Rabbi Ordered to Remove Shoes in Airport Prayer Area

A Chabad rabbi is demanding a public apology from London’s Heathrow airport after being told to remove his shoes inside its multi-faith prayer room. Removing one’s shoes is required before entering a mosque, but Jewish law requires one to wear respectable footwear during prayer.

From The Jewish Chronicle:

Rabbi Shmuli Brown, Chabad rabbi of Liverpool Universities, landed at Heathrow after taking an overnight flight from New York. He went to make his morning prayers inside the airport’s multifaith prayer room before catching his connecting flight to Manchester.

However he was interrupted by “a person in uniform, though I am not sure from what department” who entered the room and asked him to take off his shoes, as is the practice in mosques.

Rabbi Brown said: “I replied that it was a multi-faith room, but he just told me again to take my shoes off. He gave me an uncomfortable feeling and made me feel very unwelcome, so I left the room.”

The rabbi contacted Heathrow airport’s Jewish chaplain, Rabbi Hershi Vogel, who told him that this was not the first time such an incident had happened.

“I want Heathrow to issue a public statement and make it very clear that this is a multi-faith room that caters for all religions, and is not just a mosque,” Rabbi Brown said.

“This was the first time I have used such a prayer room inside an airport, and I won’t be doing so again. I am very much into displaying my Jewish pride, so I won’t be going into a small room and cowering in the corner.”

Heathrow has said it is investigating the incident.

16 Comments

  • 1. Good going!! wrote:

    Yeshar koach! Too bad you couldn’t solve the issue while you were there. We can’t let Moslem demands force others to cower to them.

  • 3. Jim M. wrote:

    Yasher koach, indeed.
    However, I’m not surprised this happened in England.
    They are having big problems with muslims, but STILL they don’t act accordingly.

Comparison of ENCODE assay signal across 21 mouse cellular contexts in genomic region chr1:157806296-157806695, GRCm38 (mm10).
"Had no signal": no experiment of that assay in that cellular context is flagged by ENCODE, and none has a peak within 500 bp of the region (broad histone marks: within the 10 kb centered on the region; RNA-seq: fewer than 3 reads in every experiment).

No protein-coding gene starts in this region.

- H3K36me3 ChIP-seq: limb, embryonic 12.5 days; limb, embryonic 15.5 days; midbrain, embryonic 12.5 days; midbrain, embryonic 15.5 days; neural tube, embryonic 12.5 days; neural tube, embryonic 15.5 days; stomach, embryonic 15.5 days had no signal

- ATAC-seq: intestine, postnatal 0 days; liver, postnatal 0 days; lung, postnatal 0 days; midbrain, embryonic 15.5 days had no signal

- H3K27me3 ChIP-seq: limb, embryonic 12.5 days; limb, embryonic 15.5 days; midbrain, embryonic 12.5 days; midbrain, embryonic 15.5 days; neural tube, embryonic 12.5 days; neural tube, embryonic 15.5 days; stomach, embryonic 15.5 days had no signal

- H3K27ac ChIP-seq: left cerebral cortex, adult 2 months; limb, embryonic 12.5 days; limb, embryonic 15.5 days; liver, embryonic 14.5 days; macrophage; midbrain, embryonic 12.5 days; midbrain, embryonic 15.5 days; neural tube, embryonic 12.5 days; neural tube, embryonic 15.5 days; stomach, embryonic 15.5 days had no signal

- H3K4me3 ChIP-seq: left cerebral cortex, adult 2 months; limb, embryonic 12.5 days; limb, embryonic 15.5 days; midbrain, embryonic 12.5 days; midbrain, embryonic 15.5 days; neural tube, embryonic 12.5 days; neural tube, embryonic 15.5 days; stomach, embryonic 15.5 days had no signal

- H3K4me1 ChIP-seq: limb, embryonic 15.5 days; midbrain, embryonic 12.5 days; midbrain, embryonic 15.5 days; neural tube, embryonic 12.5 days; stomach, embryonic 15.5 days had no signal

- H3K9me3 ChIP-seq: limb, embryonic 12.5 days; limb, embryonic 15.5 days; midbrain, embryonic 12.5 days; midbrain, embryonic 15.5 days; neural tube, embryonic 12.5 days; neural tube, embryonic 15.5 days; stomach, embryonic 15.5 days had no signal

• 4. By the Way wrote:

    He should consult with his Rabbi however, I don’t believe he’s allowed to Daven in a place that people use for Avodah Zara!

  • 5. 'Multi faith' room!!!!!!! wrote:

    its called ‘Multi faith’ as you have to have a lot of faith in the following
    1. you wont be kicked out by a ben yishmoel.
    2. you wont be kicked out by a pacifist to benei yishmoel
    3. you wont be attacked as by the PC brigade.
    4. you have to have a LOT of faith that the system will work the way its supposed to.

  • 6. Milhouse wrote:

    See this article about shoes and shuls. Note that Meheiroh Yiboneh Hamikdosh, and we will all have to remove our shoes before entering the Har Habayis.

  • 7. Can someone give insight into the halacha wrote:

    What are the halachic ramifications of entering a multi faith room?
    1) may one enter?
    2)may one daven in such a place?
    3) may one daven next to someone of a different religion while the other is praying?
    4)what is the halacha for men if there are women in the room?
    5) the many many more details that we would all be interested in hearing in the regard.
    I have forever wondered, perhaps someone would like to write up a halachic article on this topic.

    • 8. Milhouse wrote:

      Why should one not enter or daven there? What difference does it make what the person next to you is doing? Why would women in this room be different from women out in the terminal where you would be davening otherwise?